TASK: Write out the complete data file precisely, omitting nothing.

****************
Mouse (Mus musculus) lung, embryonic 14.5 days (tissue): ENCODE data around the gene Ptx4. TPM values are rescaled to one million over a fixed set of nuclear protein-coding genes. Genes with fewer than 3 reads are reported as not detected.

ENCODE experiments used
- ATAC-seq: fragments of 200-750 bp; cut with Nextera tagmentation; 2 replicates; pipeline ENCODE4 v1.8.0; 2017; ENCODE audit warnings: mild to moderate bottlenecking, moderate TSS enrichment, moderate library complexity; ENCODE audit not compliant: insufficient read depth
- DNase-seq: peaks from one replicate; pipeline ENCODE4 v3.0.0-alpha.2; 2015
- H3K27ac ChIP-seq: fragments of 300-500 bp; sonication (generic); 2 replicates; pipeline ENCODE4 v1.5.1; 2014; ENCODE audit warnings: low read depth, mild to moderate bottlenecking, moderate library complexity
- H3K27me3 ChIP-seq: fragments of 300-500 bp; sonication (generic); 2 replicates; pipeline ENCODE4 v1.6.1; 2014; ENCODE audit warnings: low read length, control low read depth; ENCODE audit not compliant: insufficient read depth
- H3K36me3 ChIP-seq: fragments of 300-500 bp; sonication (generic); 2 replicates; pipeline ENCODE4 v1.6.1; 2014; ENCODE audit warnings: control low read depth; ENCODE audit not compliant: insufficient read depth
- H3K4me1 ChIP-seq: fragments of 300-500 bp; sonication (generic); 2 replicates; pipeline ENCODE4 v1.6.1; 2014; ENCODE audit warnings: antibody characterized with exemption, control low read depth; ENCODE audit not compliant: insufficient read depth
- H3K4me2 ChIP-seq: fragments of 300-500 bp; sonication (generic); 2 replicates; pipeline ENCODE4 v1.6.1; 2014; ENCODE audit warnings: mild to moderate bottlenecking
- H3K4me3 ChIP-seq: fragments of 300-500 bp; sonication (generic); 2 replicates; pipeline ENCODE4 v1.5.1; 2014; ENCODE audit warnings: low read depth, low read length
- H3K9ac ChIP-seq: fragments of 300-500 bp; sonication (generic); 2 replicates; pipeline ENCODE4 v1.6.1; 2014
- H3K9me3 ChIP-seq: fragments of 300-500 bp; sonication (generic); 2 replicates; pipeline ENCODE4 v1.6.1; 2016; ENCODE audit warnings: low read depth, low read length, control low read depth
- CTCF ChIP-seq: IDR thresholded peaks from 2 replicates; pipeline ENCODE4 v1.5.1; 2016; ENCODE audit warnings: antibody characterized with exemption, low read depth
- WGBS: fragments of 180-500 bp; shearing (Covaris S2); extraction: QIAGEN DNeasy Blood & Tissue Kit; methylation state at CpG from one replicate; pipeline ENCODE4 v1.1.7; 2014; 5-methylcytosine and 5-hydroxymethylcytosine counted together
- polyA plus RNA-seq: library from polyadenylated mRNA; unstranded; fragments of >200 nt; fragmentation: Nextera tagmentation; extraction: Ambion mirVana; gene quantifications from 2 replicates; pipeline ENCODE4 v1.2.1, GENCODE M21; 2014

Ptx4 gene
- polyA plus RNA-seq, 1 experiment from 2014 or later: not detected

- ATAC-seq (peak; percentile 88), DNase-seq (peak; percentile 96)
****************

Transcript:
Mouse (Mus musculus) lung, embryonic 14.5 days (tissue): ENCODE data around the gene Ptx4. TPM values are rescaled to one million over a fixed set of nuclear protein-coding genes. Genes with fewer than 3 reads are reported as not detected.

ENCODE experiments used
- ATAC-seq: fragments of 200-750 bp; cut with Nextera tagmentation; 2 replicates; pipeline ENCODE4 v1.8.0; 2017; ENCODE audit warnings: mild to moderate bottlenecking, moderate TSS enrichment, moderate library complexity; ENCODE audit not compliant: insufficient read depth
- DNase-seq: peaks from one replicate; pipeline ENCODE4 v3.0.0-alpha.2; 2015
- H3K27ac ChIP-seq: fragments of 300-500 bp; sonication (generic); 2 replicates; pipeline ENCODE4 v1.5.1; 2014; ENCODE audit warnings: low read depth, mild to moderate bottlenecking, moderate library complexity
- H3K27me3 ChIP-seq: fragments of 300-500 bp; sonication (generic); 2 replicates; pipeline ENCODE4 v1.6.1; 2014; ENCODE audit warnings: low read length, control low read depth; ENCODE audit not compliant: insufficient read depth
- H3K36me3 ChIP-seq: fragments of 300-500 bp; sonication (generic); 2 replicates; pipeline ENCODE4 v1.6.1; 2014; ENCODE audit warnings: control low read depth; ENCODE audit not compliant: insufficient read depth
- H3K4me1 ChIP-seq: fragments of 300-500 bp; sonication (generic); 2 replicates; pipeline ENCODE4 v1.6.1; 2014; ENCODE audit warnings: antibody characterized with exemption, control low read depth; ENCODE audit not compliant: insufficient read depth
- H3K4me2 ChIP-seq: fragments of 300-500 bp; sonication (generic); 2 replicates; pipeline ENCODE4 v1.6.1; 2014; ENCODE audit warnings: mild to moderate bottlenecking
- H3K4me3 ChIP-seq: fragments of 300-500 bp; sonication (generic); 2 replicates; pipeline ENCODE4 v1.5.1; 2014; ENCODE audit warnings: low read depth, low read length
- H3K9ac ChIP-seq: fragments of 300-500 bp; sonication (generic); 2 replicates; pipeline ENCODE4 v1.6.1; 2014
- H3K9me3 ChIP-seq: fragments of 300-500 bp; sonication (generic); 2 replicates; pipeline ENCODE4 v1.6.1; 2016; ENCODE audit warnings: low read depth, low read length, control low read depth
- CTCF ChIP-seq: IDR thresholded peaks from 2 replicates; pipeline ENCODE4 v1.5.1; 2016; ENCODE audit warnings: antibody characterized with exemption, low read depth
- WGBS: fragments of 180-500 bp; shearing (Covaris S2); extraction: QIAGEN DNeasy Blood & Tissue Kit; methylation state at CpG from one replicate; pipeline ENCODE4 v1.1.7; 2014; 5-methylcytosine and 5-hydroxymethylcytosine counted together
- polyA plus RNA-seq: library from polyadenylated mRNA; unstranded; fragments of >200 nt; fragmentation: Nextera tagmentation; extraction: Ambion mirVana; gene quantifications from 2 replicates; pipeline ENCODE4 v1.2.1, GENCODE M21; 2014

Ptx4 gene
- polyA plus RNA-seq, 1 experiment from 2014 or later: not detected

- ATAC-seq (peak; percentile 88), DNase-seq (peak; percentile 96)